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‘Gender expression’ proposal ignites State Bar battle

Cathi Herrod, president of the Center for Arizona Policy. (file photo)

Most changes to rules governing lawyers don’t stir much outrage, but a proposal by the leader of a social conservative advocacy group to delete references to historically protected classes has critics alleging she is trying to reverse decades of advancement by women, minorities and homosexuals.

The proposal comes a year after socially conservative lawyers blocked a rule change that would have given protection to “gender expression,” a term for people whose characteristics and behavior is more consistent with the opposite sex.

“They’re trying to go backwards, pull it back a step and you have to do that incrementally as well,” said attorney Diane Post, a self-professed liberal who filed written opposition to this year’s proposal.

Cathi Herrod, executive director of the Center for Arizona Policy, said ethical rules shouldn’t have protected classes not designated by the Legislature. Instead of listing classes of people who can’t be discriminated against, her proposed rule change would make it a violation to arbitrarily discriminate against an individual in a way that will create an injustice.

Herrod said her intent is to clarify what the ethical rule says about discrimination so lawyers are on notice of what constitutes a violation. The current rule prohibits discrimination on the basis of sex, religion, national origin, disability, age, sexual orientation, gender identity or socioeconomic status.

“My proposal makes the (rule) regarding discrimination more inclusive,” she said.

Her proposal sprang from an enduring debate about the rule that began last year when the State Bar of Arizona, at the urging of its Sexual Orientation and Gender Identity Committee, proposed adding “gender expression” to the list of protected classes. That was met with opposition from conservative lawyers and eventually scrapped.

Herrod said her proposal isn’t anti-gay or part of a strategy to curtail successes of the gay-rights lobby.

Post, who was on a State Bar task force this year whose purpose was to develop a compromise on the rule, said much of the discussion from conservatives on the panel was about stopping incremental progress by gays “to get full acceptance into society.” That is Herrod’s true motivation, she said.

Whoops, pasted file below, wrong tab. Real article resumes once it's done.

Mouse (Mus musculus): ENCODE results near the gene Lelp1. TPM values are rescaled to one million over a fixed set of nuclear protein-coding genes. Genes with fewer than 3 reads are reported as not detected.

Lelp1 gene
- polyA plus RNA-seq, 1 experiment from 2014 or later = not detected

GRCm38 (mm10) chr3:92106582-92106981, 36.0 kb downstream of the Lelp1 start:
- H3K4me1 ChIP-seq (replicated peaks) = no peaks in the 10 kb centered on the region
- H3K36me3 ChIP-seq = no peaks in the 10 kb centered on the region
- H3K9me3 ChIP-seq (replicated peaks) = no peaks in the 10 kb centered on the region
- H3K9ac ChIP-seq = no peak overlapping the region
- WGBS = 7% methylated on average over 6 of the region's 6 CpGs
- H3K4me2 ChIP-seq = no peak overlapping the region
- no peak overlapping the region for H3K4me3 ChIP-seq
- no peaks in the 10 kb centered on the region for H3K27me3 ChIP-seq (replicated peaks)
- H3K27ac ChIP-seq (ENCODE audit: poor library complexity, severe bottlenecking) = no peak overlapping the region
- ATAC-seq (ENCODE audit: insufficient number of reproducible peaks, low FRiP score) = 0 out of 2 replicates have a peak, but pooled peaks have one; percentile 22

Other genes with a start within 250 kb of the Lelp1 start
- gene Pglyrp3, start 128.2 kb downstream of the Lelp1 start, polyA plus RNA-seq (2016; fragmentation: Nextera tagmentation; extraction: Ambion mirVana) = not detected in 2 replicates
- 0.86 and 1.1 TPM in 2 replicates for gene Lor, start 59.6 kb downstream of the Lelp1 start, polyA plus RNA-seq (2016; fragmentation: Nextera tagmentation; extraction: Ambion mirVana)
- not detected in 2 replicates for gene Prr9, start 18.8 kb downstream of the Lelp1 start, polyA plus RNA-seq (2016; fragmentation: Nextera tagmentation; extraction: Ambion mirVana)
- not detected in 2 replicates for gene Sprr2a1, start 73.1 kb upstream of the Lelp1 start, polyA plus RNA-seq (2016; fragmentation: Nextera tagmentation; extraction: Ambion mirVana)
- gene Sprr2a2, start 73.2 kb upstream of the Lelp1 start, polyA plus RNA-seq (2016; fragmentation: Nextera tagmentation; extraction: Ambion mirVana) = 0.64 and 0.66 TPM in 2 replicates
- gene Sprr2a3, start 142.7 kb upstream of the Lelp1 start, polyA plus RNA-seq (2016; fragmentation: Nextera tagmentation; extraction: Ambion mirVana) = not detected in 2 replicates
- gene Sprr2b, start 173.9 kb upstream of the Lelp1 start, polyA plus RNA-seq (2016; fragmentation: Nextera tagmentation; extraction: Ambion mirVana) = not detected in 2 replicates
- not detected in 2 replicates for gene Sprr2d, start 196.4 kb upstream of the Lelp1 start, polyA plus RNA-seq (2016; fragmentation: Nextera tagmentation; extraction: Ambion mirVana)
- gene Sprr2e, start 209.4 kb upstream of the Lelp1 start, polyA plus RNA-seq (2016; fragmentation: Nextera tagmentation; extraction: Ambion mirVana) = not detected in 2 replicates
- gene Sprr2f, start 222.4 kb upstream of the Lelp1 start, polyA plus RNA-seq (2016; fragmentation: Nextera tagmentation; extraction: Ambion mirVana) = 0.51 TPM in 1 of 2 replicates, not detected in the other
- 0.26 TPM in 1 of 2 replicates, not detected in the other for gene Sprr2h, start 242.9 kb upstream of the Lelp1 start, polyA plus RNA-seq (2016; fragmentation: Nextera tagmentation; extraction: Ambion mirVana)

Herrod’s proposal has spurred a passionate response from ethnic lawyer groups and individual lawyers and activists, some of whom called her bigoted, hateful and naïve in their written comments to the Supreme Court, which will decide by September whether to change the rule.

Post wrote that Herrod has a “narrow and niggardly view of the law and a lawyer’s duty.” Post said she deliberately misused the word “niggardly,” which dictionaries define as miserly or stingy with money, in the sentence to make a point that Herrod is “saying something negative about black people” by trying to eliminate protected classes.

Herrod said her petition speaks for itself.

“Meritless-based attacks are part of this process and I don’t respond to name calling,” she said.

Most rule change proposals the Supreme Court considers, whether they are ethical rules for lawyers or rules of court procedure, are technical in nature and rarely stir passion, much less draw the attention of lawyers.

“It’s more than simply a technical change,” Post said. “(The current rule) is an example of the extension or the attempted extension of the democratic principles to a larger society, to the whole society, and some people don’t believe those principles should be extended to the whole society.”

The opposition groups not only want to keep the list of protected classes, but add to it.

Gaetano Testini, president of Los Abogados Hispanic Bar Association, said trying to make an all-inclusive rule without identifying groups that have historically been discriminated against protects no one and would be akin to eliminating the criminal code and replacing it with a simple principle of “just be good to everybody and don’t hurt anybody.”

Testini said the listing also has historical significance, because it came from the efforts of the civil rights movement and there is abundant case law to justify each class.

“To ignore that at the State Bar level and to have it approved by the Supreme Court of the state would fly in the face of jurisprudence,” he said.